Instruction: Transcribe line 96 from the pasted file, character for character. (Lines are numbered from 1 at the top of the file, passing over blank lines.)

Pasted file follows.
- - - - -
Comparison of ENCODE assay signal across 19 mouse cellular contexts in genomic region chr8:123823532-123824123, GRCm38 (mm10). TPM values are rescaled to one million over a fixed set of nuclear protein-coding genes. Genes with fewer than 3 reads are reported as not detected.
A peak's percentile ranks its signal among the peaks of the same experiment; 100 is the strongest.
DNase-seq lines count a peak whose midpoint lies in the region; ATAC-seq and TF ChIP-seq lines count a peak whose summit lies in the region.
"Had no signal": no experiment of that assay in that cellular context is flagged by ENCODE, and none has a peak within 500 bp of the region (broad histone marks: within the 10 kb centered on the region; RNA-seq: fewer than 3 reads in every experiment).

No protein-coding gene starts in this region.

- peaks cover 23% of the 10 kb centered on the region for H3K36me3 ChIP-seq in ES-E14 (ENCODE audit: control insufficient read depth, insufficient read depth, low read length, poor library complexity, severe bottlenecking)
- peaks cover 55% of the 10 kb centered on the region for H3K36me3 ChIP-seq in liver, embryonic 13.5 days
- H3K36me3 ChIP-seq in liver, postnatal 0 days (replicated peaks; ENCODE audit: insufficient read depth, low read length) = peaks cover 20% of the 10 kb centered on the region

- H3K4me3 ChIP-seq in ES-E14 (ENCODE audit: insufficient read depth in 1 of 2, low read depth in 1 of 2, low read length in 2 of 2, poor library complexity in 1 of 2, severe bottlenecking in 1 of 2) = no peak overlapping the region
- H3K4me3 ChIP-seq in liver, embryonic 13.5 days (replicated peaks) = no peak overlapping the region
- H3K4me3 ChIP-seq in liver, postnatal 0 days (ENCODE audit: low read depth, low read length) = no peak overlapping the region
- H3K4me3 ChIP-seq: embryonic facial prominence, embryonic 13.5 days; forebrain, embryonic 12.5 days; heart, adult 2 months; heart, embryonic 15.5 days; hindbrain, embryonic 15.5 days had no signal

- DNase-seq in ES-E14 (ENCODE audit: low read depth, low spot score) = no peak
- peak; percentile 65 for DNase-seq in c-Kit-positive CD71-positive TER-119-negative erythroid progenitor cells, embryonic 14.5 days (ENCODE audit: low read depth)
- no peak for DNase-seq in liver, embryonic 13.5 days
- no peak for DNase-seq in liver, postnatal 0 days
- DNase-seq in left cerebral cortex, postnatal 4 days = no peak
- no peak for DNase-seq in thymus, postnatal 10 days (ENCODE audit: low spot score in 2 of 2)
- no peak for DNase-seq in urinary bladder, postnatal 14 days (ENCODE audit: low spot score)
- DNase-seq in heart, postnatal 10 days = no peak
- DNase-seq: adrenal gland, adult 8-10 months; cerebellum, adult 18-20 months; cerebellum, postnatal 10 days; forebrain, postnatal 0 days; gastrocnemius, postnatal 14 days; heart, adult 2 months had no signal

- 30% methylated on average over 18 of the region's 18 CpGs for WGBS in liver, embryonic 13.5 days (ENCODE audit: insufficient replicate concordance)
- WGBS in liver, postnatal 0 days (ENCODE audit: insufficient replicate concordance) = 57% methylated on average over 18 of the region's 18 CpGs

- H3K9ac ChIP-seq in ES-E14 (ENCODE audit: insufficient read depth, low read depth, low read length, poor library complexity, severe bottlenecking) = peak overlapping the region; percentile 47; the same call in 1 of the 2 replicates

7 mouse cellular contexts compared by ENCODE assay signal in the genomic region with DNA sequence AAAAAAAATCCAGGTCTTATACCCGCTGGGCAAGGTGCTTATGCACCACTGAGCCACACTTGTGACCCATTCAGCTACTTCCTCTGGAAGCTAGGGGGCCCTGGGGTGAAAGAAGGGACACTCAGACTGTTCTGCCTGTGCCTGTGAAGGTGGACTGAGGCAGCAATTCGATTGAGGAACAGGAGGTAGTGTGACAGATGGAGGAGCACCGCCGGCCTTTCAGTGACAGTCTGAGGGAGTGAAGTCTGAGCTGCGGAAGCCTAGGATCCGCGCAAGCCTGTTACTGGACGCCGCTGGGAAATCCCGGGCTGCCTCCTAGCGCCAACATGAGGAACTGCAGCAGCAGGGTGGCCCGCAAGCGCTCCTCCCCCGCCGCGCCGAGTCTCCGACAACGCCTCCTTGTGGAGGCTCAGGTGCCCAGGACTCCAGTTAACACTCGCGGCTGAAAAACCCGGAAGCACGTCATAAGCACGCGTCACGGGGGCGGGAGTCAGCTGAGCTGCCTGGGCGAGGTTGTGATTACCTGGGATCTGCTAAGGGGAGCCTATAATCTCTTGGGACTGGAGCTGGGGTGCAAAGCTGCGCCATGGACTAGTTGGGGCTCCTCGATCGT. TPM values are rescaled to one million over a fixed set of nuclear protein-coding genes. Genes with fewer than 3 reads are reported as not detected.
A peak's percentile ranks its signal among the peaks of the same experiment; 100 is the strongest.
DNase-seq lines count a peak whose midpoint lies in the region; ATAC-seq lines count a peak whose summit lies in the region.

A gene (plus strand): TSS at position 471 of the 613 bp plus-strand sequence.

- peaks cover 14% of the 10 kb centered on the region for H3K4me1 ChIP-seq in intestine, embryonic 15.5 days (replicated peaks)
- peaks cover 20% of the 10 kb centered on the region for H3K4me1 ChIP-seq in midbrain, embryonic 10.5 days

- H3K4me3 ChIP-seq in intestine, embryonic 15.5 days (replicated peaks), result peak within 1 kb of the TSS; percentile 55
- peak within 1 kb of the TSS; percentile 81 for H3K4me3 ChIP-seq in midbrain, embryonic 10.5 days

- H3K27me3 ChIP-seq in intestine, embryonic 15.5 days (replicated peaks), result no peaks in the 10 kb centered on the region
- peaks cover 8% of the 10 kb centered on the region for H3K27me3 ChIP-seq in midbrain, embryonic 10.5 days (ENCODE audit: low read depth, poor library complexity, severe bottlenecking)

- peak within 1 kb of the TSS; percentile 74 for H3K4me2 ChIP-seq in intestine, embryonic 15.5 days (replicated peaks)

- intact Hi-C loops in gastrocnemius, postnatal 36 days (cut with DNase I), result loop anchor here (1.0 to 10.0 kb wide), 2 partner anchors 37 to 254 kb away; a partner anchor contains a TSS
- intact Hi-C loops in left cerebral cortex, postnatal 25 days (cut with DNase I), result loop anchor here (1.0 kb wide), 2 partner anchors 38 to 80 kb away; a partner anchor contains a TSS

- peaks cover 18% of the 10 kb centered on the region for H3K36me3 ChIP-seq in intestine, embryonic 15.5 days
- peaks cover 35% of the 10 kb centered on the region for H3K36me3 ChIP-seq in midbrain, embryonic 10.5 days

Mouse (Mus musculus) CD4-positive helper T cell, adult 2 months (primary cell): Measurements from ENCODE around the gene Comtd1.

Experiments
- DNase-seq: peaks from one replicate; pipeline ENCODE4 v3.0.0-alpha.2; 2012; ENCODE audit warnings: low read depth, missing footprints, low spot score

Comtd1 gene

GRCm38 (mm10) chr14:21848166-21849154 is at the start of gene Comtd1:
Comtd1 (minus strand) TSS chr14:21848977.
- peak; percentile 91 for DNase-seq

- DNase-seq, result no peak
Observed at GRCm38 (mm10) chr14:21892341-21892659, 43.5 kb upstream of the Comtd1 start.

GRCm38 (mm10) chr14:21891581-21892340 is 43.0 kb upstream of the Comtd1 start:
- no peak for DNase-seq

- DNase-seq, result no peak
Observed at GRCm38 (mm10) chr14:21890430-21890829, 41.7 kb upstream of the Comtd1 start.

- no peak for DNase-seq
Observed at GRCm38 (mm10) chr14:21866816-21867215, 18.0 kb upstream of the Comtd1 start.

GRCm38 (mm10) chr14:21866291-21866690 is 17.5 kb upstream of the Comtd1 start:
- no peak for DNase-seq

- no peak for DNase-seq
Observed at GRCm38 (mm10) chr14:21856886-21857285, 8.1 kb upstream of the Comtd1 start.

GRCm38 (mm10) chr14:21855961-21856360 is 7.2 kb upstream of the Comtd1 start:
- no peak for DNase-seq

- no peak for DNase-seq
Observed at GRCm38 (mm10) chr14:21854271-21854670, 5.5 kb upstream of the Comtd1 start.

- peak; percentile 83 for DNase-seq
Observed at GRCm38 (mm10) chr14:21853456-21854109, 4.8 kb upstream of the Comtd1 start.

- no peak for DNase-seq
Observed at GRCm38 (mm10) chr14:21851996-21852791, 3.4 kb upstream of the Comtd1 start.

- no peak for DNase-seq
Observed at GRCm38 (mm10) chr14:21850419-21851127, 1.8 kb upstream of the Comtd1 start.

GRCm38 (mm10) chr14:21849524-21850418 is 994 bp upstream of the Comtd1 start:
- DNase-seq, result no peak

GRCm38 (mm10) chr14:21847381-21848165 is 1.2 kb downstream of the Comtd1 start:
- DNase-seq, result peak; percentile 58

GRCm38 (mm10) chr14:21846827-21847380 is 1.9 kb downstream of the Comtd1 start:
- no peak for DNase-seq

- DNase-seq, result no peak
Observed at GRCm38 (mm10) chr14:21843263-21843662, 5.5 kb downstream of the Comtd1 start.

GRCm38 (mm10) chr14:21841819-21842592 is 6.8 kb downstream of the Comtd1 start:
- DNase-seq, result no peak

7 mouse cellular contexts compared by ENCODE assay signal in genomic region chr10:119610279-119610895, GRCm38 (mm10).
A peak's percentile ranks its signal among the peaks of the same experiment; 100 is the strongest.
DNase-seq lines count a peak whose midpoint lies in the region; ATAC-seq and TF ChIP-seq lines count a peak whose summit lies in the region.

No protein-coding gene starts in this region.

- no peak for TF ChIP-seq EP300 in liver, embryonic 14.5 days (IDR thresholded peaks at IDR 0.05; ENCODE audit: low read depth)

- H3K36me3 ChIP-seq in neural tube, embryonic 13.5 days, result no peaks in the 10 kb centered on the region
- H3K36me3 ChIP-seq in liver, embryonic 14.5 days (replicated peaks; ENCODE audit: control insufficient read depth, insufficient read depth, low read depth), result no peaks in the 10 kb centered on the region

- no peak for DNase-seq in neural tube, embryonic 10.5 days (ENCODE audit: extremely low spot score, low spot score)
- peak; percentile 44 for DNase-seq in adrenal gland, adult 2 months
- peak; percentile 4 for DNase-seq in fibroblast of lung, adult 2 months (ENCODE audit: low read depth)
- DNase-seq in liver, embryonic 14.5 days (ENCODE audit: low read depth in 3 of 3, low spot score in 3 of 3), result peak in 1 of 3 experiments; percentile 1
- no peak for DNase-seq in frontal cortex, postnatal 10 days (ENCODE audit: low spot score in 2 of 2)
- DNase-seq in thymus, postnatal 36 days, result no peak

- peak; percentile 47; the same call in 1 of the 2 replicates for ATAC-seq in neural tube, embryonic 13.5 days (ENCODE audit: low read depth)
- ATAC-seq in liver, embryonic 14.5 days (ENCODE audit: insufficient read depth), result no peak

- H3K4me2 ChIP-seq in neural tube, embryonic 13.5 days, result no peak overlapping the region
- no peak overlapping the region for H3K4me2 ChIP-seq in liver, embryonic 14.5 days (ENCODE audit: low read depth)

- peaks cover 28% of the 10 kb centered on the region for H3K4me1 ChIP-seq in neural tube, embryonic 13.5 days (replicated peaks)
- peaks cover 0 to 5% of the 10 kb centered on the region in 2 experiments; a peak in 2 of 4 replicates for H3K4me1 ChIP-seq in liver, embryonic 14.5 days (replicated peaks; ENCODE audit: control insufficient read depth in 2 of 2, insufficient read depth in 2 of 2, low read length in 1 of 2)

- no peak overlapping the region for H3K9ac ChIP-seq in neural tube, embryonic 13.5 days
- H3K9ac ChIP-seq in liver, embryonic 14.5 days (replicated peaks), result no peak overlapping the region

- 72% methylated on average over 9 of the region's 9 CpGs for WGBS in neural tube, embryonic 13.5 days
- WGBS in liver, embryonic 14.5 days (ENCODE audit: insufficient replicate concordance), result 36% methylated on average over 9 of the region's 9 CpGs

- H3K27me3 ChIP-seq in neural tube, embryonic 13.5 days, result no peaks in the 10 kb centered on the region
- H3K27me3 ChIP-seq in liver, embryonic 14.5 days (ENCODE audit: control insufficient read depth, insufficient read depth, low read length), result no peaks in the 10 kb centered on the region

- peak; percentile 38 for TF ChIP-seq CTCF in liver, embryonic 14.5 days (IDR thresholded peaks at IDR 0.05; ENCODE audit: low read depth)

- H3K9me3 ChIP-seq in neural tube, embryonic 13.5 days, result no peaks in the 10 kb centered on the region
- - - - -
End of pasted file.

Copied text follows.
- peaks cover 28% of the 10 kb centered on the region for H3K4me1 ChIP-seq in neural tube, embryonic 13.5 days (replicated peaks)